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Transformative Shift: COTI Leads the Future of Privacy with Ethereum Layer 2 Adoption

million, to fuel the holistic development of its ecosystem. This initiative is designed to support projects and developers who are aligned with COTI's mission of enhancing privacy, security, and scalability within the Ethereum ecosystem. The Ecosystem Growth Fund represents a significant investment in the future of blockchain technology and underscores COTI's dedication to fostering innovation and growth within the industry. Advancing Privacy with Garbling Circuits Technology COTI's transition to Ethereum Layer 2 signifies a strategic shift towards scalable privacy solutions within the blockchain space. The adoption of Garbling Circuits technology enhances the speed, efficiency, and security of COTI V2, positioning the firm as a pioneer in privacy-focused initiatives. Garbling Circuits technology opens doors to a wide range of applications, including privacy-preserving wallets, decentralized exchanges (DEXs), private AI training, governance mechanisms, and more. Part

Grayscale's Bitcoin ETF: Missing Authorized Participant and Fees Details Raise Questions

scales' proposal for a Bitcoin ETF back in 2017, citing concerns over market manipulation and investor protection. Since then, the company has made several amendments to its filing in an effort to address these concerns and gain approval from the SEC.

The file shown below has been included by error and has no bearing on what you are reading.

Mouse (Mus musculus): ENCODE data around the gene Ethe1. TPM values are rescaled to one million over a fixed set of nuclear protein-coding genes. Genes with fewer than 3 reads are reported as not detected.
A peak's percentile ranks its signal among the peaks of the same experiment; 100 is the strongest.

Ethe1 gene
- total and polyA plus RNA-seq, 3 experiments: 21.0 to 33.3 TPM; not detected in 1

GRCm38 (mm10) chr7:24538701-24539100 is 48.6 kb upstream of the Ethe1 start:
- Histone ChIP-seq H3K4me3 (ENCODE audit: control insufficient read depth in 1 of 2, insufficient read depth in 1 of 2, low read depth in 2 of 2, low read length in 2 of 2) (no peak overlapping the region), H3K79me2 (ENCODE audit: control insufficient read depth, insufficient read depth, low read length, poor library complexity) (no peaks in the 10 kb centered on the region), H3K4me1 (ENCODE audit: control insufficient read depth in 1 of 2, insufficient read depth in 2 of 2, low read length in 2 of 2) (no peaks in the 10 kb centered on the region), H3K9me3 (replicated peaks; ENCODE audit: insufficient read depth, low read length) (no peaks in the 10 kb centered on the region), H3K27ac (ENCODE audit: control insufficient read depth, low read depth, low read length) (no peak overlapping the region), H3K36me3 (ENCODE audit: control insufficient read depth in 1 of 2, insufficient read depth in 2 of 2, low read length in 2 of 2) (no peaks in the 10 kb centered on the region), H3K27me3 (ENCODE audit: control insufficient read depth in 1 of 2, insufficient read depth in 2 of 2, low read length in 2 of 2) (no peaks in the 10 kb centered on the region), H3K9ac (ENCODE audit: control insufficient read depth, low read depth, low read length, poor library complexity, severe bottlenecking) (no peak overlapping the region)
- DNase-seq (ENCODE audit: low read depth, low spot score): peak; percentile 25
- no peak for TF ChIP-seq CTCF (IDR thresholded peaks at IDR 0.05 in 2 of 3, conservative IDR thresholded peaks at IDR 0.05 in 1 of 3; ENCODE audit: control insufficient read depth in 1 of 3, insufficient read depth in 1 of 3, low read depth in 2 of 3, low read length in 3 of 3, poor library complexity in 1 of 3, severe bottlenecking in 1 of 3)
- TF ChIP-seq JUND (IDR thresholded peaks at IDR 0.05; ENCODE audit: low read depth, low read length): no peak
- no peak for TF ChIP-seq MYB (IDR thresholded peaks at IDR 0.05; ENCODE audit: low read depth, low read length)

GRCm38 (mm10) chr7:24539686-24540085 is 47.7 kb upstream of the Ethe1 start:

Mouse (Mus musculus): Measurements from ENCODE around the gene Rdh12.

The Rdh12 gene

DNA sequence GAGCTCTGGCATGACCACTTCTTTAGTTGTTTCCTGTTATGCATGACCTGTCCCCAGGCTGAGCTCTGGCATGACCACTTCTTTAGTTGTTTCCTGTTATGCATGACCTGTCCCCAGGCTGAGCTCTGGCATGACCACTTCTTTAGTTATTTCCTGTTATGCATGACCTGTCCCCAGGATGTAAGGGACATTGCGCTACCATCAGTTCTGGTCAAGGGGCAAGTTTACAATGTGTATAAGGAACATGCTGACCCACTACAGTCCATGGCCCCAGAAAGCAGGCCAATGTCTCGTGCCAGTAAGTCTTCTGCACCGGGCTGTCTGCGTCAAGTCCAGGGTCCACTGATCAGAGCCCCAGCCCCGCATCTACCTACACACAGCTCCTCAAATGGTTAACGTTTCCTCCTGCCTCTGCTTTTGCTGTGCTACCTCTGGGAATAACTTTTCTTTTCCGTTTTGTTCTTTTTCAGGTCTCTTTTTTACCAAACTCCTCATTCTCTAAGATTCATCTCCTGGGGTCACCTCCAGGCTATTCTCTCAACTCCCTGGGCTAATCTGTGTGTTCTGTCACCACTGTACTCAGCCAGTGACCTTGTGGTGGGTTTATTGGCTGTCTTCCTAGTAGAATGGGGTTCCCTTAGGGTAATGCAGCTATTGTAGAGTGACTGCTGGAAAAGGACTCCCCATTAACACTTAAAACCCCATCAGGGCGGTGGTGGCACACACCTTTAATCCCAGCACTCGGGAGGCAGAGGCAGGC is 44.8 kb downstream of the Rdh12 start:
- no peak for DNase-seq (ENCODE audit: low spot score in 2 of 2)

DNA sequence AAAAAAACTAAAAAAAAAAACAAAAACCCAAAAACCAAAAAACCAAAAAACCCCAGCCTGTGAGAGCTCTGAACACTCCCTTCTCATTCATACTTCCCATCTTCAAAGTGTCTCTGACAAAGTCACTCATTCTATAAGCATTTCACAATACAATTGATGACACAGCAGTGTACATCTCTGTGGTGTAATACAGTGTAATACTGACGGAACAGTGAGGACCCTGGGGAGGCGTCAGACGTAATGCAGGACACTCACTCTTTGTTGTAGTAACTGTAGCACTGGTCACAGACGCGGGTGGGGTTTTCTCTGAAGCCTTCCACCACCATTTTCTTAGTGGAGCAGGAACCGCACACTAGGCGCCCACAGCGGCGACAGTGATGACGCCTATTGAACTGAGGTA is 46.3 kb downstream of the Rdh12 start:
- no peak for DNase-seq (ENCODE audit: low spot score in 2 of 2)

However, the latest amendment from Grayscale has raised eyebrows, as it does not mention who will partner with the firm as an authorized participant. In the world of ETFs, an authorized participant plays a crucial role in creating and redeeming shares of a fund, allowing investors to easily cash out. While the SEC does not typically require issuers of traditional asset ETFs to explicitly name their authorized participants, it has been flagged as an important step for Bitcoin ETFs.

Last week, major firms BlackRock and Valkyrie named their authorized participants in their ETF filings. BlackRock chose JP Morgan Securities and Jane Street, while Valkyrie named Jane Street and Cantor Fitzgerald. The fact that Grayscale did not specify its authorized participants in its latest amendment is notable, and many experts believe it could be the final hurdle in the application process for the long-awaited Bitcoin ETF.

Another key detail missing from Grayscale's amendment is the fees associated with its proposed ETF. Other applicants have already disclosed their fee structures, with Fidelity leading the pack with the lowest fees at just 0.39%. BlackRock plans to charge 0.47%, while Invesco and Galaxy have announced that their fund will waive fees for the first six months and then charge 0.59%. Grayscale's decision not to specify its fees sets it apart from other applicants.

It's important to note that Grayscale's ETF application is unique. The company aims to convert its popular Bitcoin Trust, GBTC, into a spot ETF. This would differentiate it from GBTC, which is only available to accredited investors and does not allow for share redemption. A Bitcoin ETF, on the other hand, would trade openly like stocks and provide greater accessibility to a wider range of investors.

Overall, Grayscale's latest amendment to its Bitcoin ETF filing has left some important details unanswered. The lack of information regarding authorized participants and fees raises questions about the company's strategy and the likelihood of approval from the SEC. As the battle for a Bitcoin ETF continues, investors and industry experts will be eagerly awaiting further updates from Grayscale and the SEC.


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